Food prices remain stubbornly high as Russia’s war in Ukraine drags on, exacerbating existing pressure from supply chain disruptions and climate change.
The war has “put a lot of fuel on an already burning fire,” said Arif Husain, chief economist at the United Nations World Food Programme.
Ukraine is a major producer of commodities such as wheat, corn and sunflower oil. Although exports globally have been restricted due to Russia’s invasion, Husain said that the global food crisis is not driven by the availability of food, but surging prices.
“This crisis is about affordability, meaning there is food available, but the prices are really high” he said on CNBC’s “Capital Connection” on Monday.
According to figures from the U.N. Food and Agriculture Organization, global food prices in July were 13% higher than a year ago. And prices could keep rising. In its worst-case scenario, the U.N. estimates global food prices could jump another 8.5% by 2027.
Fertilizer prices are also rising, contributing to higher food prices as costs are passed onto consumers. Prices jumped after Russia — which accounts for around 14% of global fertilizer exports — limited exports. That in turn has dented crop yields.
That, combined with high energy prices and supply chain disruptions, will affect the World Bank’s ability to respond to the increase in food production over the next two years, said Mari Pangestu, managing director of development policy and partnerships at the World Bank. All that uncertainty could keep prices high beyond 2024, she said.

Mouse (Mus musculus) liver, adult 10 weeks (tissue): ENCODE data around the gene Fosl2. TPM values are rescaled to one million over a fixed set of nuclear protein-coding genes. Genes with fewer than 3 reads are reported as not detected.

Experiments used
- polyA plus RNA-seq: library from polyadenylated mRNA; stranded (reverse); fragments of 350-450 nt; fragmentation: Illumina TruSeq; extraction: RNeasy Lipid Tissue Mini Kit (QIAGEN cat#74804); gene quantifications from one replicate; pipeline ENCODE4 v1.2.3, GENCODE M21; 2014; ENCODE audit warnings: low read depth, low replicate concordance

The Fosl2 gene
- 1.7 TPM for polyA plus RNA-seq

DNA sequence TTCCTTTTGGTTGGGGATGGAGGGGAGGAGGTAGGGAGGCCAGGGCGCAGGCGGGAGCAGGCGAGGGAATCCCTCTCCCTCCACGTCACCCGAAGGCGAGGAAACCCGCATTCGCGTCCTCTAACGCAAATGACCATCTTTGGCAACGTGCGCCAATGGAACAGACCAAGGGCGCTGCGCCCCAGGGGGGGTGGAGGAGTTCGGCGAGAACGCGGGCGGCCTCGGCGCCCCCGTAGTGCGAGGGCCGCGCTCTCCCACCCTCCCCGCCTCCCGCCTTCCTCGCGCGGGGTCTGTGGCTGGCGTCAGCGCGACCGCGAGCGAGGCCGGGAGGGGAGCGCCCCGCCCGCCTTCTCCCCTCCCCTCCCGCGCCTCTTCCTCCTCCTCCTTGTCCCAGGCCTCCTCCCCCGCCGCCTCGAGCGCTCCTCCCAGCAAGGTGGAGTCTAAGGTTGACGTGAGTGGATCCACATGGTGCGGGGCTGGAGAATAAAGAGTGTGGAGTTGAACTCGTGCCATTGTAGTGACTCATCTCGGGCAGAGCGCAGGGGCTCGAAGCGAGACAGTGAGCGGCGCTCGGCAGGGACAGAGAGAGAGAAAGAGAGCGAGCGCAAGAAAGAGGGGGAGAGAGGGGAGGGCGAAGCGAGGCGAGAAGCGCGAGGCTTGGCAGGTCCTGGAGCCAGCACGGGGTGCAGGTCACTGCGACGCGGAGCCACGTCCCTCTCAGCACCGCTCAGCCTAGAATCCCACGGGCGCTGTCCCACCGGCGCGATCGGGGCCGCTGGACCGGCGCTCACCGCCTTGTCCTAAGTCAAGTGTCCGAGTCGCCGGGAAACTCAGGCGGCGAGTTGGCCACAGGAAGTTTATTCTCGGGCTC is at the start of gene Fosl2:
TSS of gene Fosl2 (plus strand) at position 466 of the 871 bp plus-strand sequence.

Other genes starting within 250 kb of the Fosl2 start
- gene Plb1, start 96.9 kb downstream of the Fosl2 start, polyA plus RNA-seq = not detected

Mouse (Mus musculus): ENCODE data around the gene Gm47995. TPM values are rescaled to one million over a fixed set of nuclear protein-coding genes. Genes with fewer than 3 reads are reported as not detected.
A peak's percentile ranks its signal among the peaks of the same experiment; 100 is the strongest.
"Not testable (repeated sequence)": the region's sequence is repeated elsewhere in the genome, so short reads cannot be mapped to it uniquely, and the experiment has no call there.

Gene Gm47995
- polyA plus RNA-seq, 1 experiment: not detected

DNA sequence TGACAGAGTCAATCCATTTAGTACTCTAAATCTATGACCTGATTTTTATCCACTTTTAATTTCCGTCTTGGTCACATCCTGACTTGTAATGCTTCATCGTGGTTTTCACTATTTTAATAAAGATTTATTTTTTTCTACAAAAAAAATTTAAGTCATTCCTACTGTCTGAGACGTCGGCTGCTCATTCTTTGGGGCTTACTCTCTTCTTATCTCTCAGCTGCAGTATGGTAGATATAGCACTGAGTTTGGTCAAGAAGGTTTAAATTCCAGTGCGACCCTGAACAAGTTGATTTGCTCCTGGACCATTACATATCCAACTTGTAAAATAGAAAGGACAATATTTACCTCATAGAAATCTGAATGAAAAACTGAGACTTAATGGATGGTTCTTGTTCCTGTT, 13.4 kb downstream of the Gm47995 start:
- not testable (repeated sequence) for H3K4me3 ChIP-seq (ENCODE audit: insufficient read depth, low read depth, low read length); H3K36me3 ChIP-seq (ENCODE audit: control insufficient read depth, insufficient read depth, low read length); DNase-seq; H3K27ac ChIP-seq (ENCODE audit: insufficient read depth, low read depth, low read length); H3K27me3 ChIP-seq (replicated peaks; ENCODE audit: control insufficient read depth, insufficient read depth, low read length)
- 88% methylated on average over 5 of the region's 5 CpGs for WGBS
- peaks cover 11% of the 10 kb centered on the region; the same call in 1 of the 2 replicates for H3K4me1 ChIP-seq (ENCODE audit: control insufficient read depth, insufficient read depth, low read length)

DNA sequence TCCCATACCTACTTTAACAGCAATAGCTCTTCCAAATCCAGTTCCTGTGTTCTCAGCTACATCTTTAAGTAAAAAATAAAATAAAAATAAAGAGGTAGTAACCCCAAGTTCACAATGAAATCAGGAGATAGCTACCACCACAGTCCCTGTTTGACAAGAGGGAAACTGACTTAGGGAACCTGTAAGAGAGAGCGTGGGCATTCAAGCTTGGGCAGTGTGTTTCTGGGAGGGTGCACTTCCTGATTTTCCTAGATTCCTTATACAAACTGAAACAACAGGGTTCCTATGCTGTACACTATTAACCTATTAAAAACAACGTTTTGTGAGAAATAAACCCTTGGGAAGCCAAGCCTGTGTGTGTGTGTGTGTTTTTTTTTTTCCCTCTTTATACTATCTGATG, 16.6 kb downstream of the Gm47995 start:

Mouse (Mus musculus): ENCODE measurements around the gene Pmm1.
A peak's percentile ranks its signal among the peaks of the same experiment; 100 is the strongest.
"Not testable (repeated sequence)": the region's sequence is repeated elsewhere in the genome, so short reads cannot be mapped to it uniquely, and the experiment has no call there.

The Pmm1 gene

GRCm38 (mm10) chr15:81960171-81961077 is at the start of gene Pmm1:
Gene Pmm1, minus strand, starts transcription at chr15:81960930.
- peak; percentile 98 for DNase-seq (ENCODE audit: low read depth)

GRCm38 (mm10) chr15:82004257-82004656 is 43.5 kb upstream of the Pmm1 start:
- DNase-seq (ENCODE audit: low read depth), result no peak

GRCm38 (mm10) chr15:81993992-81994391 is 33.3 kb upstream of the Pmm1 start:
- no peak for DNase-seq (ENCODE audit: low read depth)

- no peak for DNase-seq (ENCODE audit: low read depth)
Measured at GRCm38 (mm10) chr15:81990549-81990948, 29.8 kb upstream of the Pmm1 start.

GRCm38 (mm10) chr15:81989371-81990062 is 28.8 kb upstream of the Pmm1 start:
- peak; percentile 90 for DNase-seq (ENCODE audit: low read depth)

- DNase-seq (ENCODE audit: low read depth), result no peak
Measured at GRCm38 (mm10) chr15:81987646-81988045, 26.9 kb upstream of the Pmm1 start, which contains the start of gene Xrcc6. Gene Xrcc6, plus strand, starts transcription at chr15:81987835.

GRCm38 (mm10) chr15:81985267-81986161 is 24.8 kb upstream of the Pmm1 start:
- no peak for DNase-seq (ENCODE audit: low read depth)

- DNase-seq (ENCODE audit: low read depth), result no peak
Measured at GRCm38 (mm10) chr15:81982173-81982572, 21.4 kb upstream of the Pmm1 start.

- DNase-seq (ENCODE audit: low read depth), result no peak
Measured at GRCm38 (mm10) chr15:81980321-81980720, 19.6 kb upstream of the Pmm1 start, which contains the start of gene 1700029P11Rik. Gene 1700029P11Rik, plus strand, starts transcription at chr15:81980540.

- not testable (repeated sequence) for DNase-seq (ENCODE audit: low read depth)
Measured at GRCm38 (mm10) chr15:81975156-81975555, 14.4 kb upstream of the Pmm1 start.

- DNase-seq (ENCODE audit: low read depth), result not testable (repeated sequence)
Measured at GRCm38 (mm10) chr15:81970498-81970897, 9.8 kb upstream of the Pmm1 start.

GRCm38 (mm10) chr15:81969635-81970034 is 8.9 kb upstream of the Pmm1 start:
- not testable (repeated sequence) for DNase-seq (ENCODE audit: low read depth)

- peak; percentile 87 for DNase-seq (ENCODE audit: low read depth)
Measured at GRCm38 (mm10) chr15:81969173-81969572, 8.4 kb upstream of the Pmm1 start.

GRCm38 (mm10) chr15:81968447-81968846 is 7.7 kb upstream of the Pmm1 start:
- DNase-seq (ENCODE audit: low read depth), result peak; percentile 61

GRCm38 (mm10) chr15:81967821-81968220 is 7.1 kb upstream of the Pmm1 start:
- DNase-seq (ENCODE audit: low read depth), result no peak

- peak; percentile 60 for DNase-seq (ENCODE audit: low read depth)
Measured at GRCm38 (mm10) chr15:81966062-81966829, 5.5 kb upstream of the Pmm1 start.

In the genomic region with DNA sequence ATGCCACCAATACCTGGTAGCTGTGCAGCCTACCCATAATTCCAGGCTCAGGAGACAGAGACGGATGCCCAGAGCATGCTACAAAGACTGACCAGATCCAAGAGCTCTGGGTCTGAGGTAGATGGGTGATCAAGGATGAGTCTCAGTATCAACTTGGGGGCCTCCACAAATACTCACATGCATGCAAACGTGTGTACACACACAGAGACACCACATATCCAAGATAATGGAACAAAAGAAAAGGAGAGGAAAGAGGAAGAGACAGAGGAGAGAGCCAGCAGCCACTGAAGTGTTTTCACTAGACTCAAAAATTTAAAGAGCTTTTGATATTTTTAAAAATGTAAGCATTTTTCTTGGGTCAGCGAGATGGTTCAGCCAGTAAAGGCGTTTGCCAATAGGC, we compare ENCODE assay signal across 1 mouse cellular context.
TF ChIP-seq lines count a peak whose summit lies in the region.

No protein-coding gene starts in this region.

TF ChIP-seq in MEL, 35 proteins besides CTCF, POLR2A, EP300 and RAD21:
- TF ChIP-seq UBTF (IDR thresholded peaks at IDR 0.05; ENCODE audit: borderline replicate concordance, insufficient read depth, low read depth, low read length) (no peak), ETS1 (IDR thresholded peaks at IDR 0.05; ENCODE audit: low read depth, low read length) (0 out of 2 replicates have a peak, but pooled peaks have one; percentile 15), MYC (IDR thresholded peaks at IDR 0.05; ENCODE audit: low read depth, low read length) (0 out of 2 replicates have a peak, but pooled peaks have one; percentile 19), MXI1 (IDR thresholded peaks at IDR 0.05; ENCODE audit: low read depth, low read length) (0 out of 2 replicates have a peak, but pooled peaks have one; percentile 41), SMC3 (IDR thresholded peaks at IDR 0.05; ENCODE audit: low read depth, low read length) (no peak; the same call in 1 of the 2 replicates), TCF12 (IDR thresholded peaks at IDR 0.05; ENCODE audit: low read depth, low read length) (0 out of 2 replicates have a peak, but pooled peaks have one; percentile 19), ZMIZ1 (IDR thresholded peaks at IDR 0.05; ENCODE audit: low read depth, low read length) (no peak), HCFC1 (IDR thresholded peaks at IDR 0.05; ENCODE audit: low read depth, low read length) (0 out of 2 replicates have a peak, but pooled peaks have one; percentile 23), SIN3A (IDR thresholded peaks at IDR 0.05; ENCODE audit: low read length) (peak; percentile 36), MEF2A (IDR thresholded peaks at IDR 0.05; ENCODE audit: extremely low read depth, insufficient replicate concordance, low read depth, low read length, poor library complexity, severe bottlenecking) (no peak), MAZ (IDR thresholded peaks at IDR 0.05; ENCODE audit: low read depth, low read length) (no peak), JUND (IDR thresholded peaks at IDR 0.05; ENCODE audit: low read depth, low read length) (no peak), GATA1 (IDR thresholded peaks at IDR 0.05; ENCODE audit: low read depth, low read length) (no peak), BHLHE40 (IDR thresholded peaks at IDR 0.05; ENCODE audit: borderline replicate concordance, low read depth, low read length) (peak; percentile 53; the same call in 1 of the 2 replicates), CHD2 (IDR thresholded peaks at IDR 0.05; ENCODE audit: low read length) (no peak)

While the U.N.’s Husain argued the current crisis mostly stems from high prices and affordability issues, he said it could turn into a food availability crisis if the fertilizer crunch is not resolved.
The U.N. estimates the number of people in “hunger emergencies,” which it defines as one step away from famine, has jumped from 135 million in 2019 to 345 million, Husain said.
Heatwave in China
Extreme weather and climate change are also exacerbating conditions contributing to global food insecurity. China, the world’s biggest wheat producer, has suffered multiple weather disruptions, from flash floods to severe droughts.
Earlier this month, the country issued its first drought emergency as central and southern provinces suffered weeks of extreme heat, with temperatures in dozens of cities exceeding 40 degrees Celsius, or 104 degrees Fahrenheit. The heat wave has hindered crop production and jeopardized livestock.
“Rice production is certainly very vulnerable to changes in weather temperature,” said Bruno Carrasco, director general of the sustainable development and climate change department at the Asian Development Bank. “When we look at the overall supply of food production in Asia-Pacific, approximately 60% of that is rain-fed farming.”
“We are very concerned given the overall weather events that we’ve seen and observed over the course of the year,” he added.